They say the Chinese government is run like a business.  The President is the CEO and the Premier is the COO.  The Politburo are the board of directors and Communist party members are shareholders.  Provincial leaders are district managers and so forth and so on, all the way down to the student interns.  Chinese citizens are the customers.  

Restaurants — businesses in general — are run like the Chinese government.  Juice bars, even more so because unlike most restaurants, my job at my juice bar isn’t solely to entertain customers, but also to guide them about matters of health and diet.  I don’t just cook nutritious drinks and meals that taste good to the customer, I’m expected to nurse sick customers back to health, to prescribe remedies to heal an injury, and to absolve those who’ve committed dietary debauchery.  Which means my job isn’t to give customers what they ask for, my job is to build trust.  That means I treat customers differently from what you’d get at a typical restaurant.  I expect customers who are transparent about what they want and need.  

I might poll customers about their preferences (focus groups) but I don’t let them decide what and how I serve because most of them, like American voters (myself included), don’t know what the fuck is going on on my end business-wise and on their end health and diet-wise.  Want wheatgrass?  Go to Jamba Juice, I’m not serving bullshit shots.  Want an acai bowl?  Go get one at Costco, that shit is a waste of time and resources.  The customer isn’t always right, the customer is usually wrong, ok?  My job is to cut through the bullshit to give my customers not what they want, but what they need to be healthy.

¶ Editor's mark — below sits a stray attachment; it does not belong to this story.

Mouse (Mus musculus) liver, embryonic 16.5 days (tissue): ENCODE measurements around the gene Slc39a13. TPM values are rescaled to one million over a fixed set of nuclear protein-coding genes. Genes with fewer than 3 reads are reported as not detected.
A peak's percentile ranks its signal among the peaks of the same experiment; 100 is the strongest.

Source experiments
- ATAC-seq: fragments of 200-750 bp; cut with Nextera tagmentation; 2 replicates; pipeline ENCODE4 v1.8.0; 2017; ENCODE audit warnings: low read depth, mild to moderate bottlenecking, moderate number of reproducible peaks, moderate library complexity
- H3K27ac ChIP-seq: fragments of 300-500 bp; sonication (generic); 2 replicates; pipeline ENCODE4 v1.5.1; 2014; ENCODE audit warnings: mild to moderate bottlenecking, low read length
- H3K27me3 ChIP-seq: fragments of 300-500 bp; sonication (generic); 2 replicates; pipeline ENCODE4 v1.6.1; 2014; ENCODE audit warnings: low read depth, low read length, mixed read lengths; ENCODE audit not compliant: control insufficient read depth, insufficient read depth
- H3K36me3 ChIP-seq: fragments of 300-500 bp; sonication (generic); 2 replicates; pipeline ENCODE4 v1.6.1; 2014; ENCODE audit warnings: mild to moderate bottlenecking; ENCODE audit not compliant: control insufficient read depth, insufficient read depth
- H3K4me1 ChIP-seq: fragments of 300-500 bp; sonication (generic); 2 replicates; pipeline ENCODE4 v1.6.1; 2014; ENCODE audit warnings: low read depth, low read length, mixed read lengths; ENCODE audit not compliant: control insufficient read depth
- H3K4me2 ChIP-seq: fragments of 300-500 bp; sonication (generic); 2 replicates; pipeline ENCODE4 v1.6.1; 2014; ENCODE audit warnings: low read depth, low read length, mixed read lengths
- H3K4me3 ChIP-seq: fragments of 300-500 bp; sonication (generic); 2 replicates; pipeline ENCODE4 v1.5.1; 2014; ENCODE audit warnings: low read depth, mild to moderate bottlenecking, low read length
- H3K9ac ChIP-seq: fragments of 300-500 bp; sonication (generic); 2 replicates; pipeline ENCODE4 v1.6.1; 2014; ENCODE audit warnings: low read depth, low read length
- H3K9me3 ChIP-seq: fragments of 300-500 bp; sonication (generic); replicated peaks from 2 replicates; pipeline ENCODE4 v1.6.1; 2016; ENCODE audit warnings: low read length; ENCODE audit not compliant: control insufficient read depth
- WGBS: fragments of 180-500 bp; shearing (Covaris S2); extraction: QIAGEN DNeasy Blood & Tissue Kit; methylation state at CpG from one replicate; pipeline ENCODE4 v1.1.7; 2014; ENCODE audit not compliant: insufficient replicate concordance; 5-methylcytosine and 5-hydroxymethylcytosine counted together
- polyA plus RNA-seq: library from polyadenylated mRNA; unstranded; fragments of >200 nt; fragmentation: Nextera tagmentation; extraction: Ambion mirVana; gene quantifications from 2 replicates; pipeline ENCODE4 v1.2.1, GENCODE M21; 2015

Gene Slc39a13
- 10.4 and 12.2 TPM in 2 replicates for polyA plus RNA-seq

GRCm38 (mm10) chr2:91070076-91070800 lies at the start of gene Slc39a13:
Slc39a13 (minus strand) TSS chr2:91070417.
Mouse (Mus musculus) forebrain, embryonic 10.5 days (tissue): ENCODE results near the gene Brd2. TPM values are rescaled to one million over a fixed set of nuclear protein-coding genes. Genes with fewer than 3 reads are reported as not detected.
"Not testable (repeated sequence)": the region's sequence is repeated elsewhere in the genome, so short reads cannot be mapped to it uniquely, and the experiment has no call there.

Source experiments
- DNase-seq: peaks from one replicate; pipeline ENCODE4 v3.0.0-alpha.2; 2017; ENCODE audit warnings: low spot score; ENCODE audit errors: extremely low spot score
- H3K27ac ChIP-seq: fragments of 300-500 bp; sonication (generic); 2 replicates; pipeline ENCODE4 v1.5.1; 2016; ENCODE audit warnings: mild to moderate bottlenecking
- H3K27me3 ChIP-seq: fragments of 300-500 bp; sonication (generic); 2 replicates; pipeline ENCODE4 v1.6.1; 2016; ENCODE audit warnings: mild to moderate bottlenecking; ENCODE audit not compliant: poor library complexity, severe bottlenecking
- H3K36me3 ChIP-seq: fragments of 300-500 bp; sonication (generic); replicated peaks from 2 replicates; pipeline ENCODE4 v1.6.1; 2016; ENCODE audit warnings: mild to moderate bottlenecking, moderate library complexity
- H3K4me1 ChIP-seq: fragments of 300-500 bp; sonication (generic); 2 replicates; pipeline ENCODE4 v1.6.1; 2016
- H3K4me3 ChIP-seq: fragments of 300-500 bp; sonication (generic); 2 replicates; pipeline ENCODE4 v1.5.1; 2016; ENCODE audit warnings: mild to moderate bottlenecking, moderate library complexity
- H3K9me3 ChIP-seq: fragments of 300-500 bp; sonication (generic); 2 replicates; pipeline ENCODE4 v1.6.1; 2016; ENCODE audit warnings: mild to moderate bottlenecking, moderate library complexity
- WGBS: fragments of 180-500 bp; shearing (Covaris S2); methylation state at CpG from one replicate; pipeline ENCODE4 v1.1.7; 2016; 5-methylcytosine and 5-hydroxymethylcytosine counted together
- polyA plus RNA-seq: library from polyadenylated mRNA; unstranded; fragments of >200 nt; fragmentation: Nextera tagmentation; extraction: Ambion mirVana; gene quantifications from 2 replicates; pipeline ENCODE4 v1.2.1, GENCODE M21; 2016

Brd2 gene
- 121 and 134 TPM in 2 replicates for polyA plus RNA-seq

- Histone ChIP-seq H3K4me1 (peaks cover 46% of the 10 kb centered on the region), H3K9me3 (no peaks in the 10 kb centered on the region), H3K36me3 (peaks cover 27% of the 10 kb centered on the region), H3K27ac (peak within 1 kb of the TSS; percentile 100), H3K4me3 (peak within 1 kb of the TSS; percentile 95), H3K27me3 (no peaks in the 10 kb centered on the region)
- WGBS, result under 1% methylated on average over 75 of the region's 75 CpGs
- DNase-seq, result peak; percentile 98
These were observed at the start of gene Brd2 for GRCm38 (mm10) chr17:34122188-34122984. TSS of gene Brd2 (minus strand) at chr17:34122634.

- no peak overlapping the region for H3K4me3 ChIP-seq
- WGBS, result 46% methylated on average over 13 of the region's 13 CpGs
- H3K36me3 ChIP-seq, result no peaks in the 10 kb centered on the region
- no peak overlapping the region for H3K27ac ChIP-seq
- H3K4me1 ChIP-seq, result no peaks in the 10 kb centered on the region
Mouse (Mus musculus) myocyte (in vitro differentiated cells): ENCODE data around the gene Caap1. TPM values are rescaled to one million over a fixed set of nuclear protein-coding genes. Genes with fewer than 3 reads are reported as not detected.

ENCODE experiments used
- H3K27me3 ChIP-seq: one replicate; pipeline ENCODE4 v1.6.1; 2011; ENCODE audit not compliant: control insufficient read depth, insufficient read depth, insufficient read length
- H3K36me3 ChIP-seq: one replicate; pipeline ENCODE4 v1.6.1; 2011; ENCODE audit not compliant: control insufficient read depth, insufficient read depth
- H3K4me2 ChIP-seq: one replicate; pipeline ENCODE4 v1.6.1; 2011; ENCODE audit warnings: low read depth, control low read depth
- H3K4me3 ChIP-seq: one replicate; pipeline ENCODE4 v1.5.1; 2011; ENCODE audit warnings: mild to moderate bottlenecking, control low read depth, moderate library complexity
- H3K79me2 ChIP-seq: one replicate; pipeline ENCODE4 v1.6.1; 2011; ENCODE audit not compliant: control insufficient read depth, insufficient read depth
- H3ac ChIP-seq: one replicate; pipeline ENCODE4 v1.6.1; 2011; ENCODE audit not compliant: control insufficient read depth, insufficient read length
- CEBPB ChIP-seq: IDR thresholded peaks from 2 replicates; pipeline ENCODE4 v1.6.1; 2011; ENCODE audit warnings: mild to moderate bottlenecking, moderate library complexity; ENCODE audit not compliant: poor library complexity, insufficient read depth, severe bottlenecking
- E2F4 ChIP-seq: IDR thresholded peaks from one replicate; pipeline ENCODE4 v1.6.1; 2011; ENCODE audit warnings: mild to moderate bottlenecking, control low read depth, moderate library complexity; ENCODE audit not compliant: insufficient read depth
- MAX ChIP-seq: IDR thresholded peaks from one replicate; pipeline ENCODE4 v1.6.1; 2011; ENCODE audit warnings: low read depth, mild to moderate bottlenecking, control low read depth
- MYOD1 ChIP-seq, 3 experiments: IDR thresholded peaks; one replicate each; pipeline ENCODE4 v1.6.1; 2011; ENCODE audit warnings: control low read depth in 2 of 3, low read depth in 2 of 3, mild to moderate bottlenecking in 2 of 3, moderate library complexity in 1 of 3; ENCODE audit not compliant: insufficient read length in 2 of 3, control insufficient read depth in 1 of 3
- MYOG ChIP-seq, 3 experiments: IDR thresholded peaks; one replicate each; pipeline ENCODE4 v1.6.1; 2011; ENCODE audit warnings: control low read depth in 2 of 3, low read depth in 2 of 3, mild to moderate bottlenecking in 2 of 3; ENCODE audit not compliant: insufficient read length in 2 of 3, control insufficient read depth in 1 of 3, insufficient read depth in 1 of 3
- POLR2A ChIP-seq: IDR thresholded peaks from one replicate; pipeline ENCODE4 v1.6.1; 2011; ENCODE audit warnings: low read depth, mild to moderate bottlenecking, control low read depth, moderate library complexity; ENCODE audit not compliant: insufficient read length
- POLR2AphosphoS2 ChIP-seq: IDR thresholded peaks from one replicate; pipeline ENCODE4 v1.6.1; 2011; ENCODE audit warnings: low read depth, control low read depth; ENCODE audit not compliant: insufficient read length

An employee who makes an excuse gets chewed out.  No, not later when the customers are gone, immediately because otherwise, they’ll forget what happened.  Managers run the store as they want as long as we’re getting good results, and if the results aren’t good, they’re fired.  There’s no states rights or voting.  There’s surveillance.  Employee input and checks and balances, sure, we have those in place, just like how it is in China.  But no more than that because businesses need to be nimble to survive, we don’t have time for long debates and hesitation.  

It’s not my intention to conflate the Chinese Communist Party (CCP) with the Nazi party, the two parties are nothing alike unless you believe Western — especially American and British — media’s representations of the CCP and China (I don’t).  Rather, the “Juice Nazi” moniker that customers gave me references Seinfeld’s Soup Nazi, who is based on a real person.  In any case, I haven’t done anything extraordinary to earn this praise — I’m not at the same level as great chefs like Marco Pierre White, Jiro Ono, and Charlie Trotter, or great athletes like Tom Brady and Michael Jordan.  I’m nowhere as demanding, strict, and disciplined as any of them, which is why I’m nowhere as successful as they are.  

My purpose here is to show readers how to run a juice bar without boring those who aren’t planning to do so.  You can read this book as a behind the scenes reveal of a notorious juice bar, similar to Anthony Bourdain’s Kitchen Confidential.  

This book is divided into five parts and thirty eight chapters.  Part I, Mindset, shows you my mindset and the reasons for it when I work.  Part II, Hiring, is mostly a collection of my most controversial application questions and shows how far we go to find the right employee.   

Part III, Employees, has musings about human nature — which you have to understand to run a juice bar and most businesses — considers how employees should be compensated, and reflects on why the labor market is what it is.  Part IV, Customers, explains why I treat customers as I do.  Part V, Nuts and Bolts, shows how Alive Juice Bar is run, from its use of music attract and repel customers to its batshit crazy way of luring new customers.  

This book can be read in whatever order you want.  Feedback and questions are welcomed, send it to  Enjoy!